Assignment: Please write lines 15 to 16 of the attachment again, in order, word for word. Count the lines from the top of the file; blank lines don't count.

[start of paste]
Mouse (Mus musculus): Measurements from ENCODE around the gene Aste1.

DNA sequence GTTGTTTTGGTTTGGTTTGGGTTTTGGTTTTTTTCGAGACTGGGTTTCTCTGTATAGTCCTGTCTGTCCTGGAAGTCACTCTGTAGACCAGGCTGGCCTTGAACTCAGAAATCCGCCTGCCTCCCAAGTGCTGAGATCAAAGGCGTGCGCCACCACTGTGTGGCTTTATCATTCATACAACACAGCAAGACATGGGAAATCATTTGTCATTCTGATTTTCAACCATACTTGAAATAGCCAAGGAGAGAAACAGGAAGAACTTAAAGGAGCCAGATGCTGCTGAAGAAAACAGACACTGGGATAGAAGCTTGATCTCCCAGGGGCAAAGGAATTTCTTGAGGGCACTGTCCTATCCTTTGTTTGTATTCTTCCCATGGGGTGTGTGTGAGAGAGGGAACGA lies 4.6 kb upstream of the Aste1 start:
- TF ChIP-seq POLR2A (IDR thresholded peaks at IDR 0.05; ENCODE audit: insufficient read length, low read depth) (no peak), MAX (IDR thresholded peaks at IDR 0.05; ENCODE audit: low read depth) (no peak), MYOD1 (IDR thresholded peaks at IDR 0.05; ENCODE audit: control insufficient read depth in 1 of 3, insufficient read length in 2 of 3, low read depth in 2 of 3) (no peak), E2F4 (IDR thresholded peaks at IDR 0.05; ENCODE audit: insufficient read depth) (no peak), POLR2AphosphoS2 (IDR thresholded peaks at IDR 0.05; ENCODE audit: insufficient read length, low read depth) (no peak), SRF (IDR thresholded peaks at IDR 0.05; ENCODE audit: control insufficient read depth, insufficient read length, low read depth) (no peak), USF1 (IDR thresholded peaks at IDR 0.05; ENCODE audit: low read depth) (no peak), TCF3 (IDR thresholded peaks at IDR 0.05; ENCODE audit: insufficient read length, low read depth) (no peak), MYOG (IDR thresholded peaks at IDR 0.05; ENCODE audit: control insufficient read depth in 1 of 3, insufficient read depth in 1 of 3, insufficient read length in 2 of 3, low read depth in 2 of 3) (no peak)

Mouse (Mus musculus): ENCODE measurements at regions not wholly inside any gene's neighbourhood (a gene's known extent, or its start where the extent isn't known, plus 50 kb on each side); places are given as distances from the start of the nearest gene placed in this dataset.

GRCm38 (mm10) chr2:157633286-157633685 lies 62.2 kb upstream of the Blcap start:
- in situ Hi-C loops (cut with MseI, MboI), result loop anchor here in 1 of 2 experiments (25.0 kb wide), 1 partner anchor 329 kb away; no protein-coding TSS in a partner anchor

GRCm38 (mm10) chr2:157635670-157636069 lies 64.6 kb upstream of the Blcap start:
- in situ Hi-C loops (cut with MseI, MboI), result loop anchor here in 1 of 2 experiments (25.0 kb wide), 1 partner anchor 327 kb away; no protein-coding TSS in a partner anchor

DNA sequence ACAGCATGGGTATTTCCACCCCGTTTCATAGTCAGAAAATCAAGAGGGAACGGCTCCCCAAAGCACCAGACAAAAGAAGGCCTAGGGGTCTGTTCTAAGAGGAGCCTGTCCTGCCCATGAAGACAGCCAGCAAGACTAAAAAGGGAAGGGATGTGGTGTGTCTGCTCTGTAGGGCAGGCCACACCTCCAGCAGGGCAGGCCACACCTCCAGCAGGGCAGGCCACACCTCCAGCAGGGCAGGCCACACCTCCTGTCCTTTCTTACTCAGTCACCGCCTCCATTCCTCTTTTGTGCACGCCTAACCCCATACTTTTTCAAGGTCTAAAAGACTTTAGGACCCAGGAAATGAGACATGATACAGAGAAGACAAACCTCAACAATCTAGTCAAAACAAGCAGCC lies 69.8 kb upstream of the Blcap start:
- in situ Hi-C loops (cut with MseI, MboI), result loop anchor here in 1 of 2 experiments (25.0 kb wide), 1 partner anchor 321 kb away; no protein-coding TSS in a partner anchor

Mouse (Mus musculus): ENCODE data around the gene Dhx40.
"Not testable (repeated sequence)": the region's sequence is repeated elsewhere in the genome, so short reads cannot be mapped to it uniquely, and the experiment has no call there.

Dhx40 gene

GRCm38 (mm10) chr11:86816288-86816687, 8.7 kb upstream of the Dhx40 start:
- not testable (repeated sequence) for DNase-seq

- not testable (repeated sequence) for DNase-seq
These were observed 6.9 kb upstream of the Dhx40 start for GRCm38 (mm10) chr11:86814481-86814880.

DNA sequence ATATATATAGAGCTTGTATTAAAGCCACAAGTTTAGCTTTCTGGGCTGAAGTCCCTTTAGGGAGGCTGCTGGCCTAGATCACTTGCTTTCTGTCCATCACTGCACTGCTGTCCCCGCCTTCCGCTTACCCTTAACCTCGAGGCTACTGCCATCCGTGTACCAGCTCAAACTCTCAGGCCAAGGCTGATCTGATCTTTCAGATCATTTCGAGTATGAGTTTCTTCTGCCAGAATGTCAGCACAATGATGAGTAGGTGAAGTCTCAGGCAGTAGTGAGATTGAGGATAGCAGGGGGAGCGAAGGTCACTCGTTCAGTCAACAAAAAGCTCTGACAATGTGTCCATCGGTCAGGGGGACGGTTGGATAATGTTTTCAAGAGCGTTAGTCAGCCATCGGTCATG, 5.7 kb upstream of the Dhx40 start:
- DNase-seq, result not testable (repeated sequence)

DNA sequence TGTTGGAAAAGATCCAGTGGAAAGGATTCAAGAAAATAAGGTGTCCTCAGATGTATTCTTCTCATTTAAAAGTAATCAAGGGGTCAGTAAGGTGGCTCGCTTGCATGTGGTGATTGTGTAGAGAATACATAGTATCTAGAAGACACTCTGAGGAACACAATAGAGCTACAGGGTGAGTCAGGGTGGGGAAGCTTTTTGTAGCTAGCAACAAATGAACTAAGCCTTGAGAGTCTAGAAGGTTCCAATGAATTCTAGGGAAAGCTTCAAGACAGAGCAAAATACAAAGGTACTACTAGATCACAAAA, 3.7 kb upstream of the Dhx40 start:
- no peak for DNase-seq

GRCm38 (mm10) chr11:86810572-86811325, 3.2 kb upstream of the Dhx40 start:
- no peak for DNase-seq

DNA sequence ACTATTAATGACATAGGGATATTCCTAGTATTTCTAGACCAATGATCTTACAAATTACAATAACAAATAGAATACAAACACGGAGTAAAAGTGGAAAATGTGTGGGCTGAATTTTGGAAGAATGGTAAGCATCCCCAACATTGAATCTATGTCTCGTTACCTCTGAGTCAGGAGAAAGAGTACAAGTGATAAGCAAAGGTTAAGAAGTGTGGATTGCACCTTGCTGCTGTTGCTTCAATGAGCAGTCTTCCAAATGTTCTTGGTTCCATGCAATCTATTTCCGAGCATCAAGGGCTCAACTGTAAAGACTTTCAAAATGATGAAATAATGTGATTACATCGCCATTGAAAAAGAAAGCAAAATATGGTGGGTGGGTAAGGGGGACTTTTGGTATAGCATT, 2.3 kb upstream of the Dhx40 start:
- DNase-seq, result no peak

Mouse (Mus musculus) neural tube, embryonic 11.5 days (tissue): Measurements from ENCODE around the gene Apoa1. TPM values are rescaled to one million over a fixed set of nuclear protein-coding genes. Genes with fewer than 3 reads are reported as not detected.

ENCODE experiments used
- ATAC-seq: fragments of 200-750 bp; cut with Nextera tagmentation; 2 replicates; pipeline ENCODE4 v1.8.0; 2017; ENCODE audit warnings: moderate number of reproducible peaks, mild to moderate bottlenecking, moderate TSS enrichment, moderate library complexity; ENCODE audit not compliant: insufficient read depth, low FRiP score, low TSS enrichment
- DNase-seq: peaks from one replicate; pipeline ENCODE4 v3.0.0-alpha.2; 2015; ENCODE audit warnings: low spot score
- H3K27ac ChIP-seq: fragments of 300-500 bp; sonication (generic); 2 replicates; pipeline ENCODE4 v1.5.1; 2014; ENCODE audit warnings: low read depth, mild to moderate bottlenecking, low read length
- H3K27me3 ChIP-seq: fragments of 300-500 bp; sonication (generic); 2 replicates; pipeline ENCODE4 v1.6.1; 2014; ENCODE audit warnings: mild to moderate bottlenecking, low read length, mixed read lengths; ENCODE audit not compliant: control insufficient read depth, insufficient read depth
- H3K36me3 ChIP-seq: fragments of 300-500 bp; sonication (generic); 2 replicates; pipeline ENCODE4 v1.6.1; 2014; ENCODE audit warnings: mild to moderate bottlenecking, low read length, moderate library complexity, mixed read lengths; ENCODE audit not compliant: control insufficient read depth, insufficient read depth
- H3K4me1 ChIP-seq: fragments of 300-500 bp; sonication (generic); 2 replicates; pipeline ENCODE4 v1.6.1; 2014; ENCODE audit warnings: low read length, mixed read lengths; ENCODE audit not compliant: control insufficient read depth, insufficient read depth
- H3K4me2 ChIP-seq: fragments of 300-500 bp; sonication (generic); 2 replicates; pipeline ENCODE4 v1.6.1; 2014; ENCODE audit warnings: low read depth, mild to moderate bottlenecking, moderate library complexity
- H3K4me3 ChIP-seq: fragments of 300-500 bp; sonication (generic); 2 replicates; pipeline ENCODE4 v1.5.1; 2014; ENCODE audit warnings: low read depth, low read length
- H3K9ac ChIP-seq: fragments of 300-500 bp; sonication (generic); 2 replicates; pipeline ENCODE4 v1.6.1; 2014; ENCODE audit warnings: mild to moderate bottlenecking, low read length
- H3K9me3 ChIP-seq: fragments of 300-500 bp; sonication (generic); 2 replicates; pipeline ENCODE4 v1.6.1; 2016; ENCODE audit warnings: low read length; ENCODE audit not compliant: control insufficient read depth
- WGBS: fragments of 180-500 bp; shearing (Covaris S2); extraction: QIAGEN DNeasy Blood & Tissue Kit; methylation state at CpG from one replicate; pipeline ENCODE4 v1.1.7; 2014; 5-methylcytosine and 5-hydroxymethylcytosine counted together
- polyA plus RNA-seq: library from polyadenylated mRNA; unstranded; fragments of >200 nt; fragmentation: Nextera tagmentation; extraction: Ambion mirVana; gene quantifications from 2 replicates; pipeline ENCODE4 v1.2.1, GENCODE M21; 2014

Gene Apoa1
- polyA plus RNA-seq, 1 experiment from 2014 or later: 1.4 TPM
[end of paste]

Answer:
- not testable (repeated sequence) for DNase-seq

- not testable (repeated sequence) for DNase-seq